terested him strongly, and yet that his mind was most fully strained by The dreaming and monkish oddity perpetual thoughts of momentous im- of these thoughts struck him as quite portance.
unlike any thing he had known among It was, of course, by his care that, intelligent men, and led his thoughts on a small table beside the bed, there away to the Parsees and Santons of was a Bible laid. When, some hours the East, and to one or two strange old after the arrival of Hastings, he came fragments of Christian hymns which to pay his guest a visit, he laid another he had heard under picturesque and volume beside the Scriptures, which, impressive circumstances in Spain and on subsequent examination, appeared at Jerusalem. Something unusual, he to be a Prayer-book; and after he was knew not what, seemed clinging to him, gone, a servant, who came in with and he felt half relieved, half intersome refreshments, added a third book, rupted by the entrance of Sir Charles which the patient found to be a volume Harcourt, to whom Musgrave had of hymns. In weariness and listless. sent tidings of the traveller's condiness he took up this and opened it at tion. He had now to shape his story the following verses, which he read as plausibly as he could, in order to through, and which seemed to him so avoid unnecessary ridicule from his strange that he then went through friends. A midnight ramble with the them a second time. But the impres. gipsies he could not but acknowledge, sion which they made on him was that and his reputation for hare-brained of a perplexing and enticing riddle, adventure was well enough established rather than of any definite meaning to make any thing of the kind credible. which he could fully grasp.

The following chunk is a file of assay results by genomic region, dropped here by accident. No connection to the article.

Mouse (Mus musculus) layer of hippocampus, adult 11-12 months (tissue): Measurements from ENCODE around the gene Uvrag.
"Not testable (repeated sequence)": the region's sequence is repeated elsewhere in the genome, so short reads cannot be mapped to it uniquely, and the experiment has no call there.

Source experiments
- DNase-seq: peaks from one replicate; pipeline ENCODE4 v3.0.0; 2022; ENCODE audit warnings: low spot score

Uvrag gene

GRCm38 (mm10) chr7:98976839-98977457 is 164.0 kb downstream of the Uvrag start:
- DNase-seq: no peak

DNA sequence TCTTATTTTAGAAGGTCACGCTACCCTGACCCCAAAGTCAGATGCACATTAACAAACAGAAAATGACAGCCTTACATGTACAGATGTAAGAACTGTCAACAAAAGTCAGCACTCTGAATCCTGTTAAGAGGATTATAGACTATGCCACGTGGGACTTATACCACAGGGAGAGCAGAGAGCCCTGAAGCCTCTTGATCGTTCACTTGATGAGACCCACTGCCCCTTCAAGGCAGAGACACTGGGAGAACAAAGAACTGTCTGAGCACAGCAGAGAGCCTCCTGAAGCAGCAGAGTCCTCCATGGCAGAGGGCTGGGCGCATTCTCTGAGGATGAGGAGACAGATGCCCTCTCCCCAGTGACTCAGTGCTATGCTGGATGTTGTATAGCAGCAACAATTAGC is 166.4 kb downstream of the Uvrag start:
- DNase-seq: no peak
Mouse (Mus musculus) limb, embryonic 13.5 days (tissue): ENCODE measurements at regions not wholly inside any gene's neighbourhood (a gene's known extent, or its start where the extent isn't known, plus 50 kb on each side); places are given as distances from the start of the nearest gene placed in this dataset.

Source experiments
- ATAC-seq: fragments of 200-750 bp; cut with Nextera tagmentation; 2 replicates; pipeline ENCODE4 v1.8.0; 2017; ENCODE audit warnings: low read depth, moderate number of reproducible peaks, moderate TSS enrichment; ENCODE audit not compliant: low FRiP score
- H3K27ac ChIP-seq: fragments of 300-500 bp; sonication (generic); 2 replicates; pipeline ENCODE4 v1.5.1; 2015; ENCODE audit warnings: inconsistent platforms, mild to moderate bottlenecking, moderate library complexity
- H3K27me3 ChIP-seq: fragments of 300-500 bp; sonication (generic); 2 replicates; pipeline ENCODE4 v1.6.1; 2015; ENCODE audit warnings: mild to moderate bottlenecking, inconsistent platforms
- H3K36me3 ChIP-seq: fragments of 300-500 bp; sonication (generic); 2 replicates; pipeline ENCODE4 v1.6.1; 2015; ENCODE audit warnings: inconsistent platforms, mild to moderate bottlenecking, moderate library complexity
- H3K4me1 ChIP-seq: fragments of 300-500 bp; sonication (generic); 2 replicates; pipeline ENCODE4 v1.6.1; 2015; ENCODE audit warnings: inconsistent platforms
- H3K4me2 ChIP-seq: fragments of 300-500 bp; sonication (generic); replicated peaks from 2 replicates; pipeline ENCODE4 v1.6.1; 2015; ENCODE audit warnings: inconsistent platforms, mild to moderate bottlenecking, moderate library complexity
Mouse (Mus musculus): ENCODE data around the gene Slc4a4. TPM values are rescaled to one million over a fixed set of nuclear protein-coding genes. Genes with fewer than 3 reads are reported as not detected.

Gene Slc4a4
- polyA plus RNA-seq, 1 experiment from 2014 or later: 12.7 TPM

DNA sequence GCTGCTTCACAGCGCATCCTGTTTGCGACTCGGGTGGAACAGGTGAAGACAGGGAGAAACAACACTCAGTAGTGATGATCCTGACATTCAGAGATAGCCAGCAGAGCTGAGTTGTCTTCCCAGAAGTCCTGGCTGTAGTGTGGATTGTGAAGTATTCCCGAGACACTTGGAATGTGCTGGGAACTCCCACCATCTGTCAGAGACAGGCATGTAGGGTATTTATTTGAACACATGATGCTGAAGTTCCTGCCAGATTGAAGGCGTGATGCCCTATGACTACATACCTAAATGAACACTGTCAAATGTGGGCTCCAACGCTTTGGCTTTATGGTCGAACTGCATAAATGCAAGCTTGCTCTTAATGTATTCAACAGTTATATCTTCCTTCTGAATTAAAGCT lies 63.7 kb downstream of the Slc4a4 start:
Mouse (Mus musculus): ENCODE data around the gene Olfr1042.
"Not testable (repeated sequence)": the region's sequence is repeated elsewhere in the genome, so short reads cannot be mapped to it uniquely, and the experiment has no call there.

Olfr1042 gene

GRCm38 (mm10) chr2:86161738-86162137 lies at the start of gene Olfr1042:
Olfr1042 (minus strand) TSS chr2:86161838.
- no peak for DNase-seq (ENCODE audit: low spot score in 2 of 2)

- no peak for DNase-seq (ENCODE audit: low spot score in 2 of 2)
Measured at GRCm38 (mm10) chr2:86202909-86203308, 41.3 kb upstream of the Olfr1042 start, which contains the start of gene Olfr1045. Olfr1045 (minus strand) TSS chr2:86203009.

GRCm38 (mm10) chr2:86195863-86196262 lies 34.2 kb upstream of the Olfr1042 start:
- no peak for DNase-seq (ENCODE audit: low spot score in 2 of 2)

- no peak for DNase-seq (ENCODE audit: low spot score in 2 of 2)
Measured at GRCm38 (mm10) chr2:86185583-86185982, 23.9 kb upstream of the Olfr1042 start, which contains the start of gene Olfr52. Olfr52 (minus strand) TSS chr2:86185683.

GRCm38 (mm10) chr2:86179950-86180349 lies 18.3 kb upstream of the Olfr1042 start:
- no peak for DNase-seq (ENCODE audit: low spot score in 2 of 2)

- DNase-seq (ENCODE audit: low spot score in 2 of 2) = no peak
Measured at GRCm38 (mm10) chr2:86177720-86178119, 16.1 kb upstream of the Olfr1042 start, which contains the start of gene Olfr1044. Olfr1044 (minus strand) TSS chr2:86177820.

Sir Charles promised to send him books, and to come to see him. But
Hastings could not help fancying that, “ See, through nature's blackest night, under an exterior of the most amicable Shines a more than sunny light!
politeness, his friend was inwardly God, a man by human birth,
laughing at him. He felt pleased at Comes to die for man on earth.
his departure, and said to himself, 2.
“ With all his taste and fashion, he is
but a poor ladylike creature.” “ Shouts of joy and songs of love O'er the captive sound above ;